Understanding the “what” and the “how” of developing a technology strategy is the first step to success

Successfully planning how to implement change to your IT and Tech infrastructure often be confusing; I often equate it to continual travel schedule changes. For example, imagine I were to tell you that I want to go to San Francisco from Los Angeles. You then begin plans to determine the best way to travel to San Francisco by either car, plane, or boat. After careful analysis, you select flight as the most efficient way to get us to San Francisco and begin working on travel plans and booking flights. About midway through your work to get us to San Francisco, I come back and say actually, Toronto is a much better destination. How would you feel if the tickets had been purchased and lodging booked? You may be a little irked, confused or frustrated right?

In my line of work, this is often what many clients do to their teams by believing that technology related project objectives are fluid and can be a “living document” to be changed anytime. They have not defined the end goal, the “what” part of tech strategy that addresses just “what” are we doing. If they do not define the “what,” they cannot define the “how” of any project. Would you start building something if you did not know what the end product was supposed to be? Probably not right? There are too many unknown variables!

Let’s be honest, defining the “what” part of tech strategy is hard work; it is commonly avoided or giving very minimal attention by managers and executives before embarking on that high-profile digital initiative. It is what causes many tech teams, designers, and project managers to pull their hair out as they attempt to lock down the objective of a project while being simultaneously pushed to “just build the damn thing and get it launched.”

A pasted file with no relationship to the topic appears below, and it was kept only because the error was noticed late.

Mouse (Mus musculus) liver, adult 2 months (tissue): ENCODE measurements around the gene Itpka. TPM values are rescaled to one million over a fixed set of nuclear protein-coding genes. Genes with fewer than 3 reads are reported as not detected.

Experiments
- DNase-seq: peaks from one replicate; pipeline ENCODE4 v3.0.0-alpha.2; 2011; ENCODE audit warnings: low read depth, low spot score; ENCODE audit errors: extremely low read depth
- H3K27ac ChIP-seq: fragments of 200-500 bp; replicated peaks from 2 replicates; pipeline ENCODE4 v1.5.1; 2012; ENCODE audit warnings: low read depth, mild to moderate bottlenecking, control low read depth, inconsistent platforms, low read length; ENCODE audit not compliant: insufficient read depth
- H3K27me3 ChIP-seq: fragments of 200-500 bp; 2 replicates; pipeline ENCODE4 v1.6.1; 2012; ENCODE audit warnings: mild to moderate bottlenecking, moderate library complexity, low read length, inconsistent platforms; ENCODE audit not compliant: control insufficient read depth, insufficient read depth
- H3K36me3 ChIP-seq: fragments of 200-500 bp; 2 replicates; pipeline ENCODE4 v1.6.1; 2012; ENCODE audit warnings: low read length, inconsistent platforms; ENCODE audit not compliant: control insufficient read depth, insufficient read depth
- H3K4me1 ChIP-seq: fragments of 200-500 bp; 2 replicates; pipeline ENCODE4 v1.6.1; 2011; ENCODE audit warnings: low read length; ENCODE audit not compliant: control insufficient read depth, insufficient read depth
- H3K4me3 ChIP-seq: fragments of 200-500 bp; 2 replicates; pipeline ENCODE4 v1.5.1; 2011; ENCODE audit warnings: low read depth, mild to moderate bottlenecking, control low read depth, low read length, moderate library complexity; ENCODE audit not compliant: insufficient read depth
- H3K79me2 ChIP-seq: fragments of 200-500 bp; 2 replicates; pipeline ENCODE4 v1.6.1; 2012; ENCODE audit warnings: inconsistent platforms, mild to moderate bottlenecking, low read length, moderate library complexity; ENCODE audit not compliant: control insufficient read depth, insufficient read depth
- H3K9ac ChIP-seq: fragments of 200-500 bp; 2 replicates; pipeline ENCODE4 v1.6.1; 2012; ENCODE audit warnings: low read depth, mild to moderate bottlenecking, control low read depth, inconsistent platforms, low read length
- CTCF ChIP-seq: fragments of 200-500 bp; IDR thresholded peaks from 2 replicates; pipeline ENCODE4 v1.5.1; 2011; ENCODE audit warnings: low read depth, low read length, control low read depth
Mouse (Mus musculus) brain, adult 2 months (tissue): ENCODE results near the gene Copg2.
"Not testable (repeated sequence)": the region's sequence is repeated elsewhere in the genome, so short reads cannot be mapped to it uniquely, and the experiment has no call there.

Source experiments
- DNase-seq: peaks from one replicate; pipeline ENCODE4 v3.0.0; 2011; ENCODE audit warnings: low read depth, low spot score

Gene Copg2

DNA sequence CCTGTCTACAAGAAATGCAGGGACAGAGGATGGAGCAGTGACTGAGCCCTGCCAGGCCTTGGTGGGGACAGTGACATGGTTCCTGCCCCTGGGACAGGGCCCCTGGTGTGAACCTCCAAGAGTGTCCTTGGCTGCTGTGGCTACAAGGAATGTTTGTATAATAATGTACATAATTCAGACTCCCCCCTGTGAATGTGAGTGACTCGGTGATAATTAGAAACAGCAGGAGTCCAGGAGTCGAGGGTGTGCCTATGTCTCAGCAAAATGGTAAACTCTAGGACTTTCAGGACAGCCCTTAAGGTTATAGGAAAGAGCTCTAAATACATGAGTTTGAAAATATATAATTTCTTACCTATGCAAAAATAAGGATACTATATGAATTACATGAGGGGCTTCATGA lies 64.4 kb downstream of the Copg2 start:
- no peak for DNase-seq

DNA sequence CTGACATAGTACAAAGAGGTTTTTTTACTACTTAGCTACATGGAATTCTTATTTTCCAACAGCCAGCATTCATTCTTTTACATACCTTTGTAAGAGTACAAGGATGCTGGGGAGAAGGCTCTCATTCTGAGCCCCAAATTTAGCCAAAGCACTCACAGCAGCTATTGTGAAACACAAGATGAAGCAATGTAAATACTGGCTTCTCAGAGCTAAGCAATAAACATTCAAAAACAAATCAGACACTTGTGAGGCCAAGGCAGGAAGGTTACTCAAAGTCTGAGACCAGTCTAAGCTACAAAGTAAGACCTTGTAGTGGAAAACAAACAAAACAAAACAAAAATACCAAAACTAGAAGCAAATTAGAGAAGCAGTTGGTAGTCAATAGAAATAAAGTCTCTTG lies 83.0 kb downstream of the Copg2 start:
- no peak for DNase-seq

So how do we avoid the headache and get stakeholders to agree on objectives that provide the team with a compass to find the project’s “True North?”

My advice is to be honest with managers, executives, and clients. Let them know that by “evolving” goals, they are forcing the team to constantly find a moving target. This typically results in increased costs, delayed or cancelled projects, and a huge hit to team morale. By defining the objectives upfront, the success metrics can be defined and measured upfront. If the metrics dictate a pivot, you have the data to back up a change in strategy. This is why it is critical to define the “what” in your tech or digital strategy before you ever start working on “how” you will do it.

Once you have the “what” defined, you are free to be creative in “how” you build your solution, roll it out to the masses, and move closer to being a digital rock star!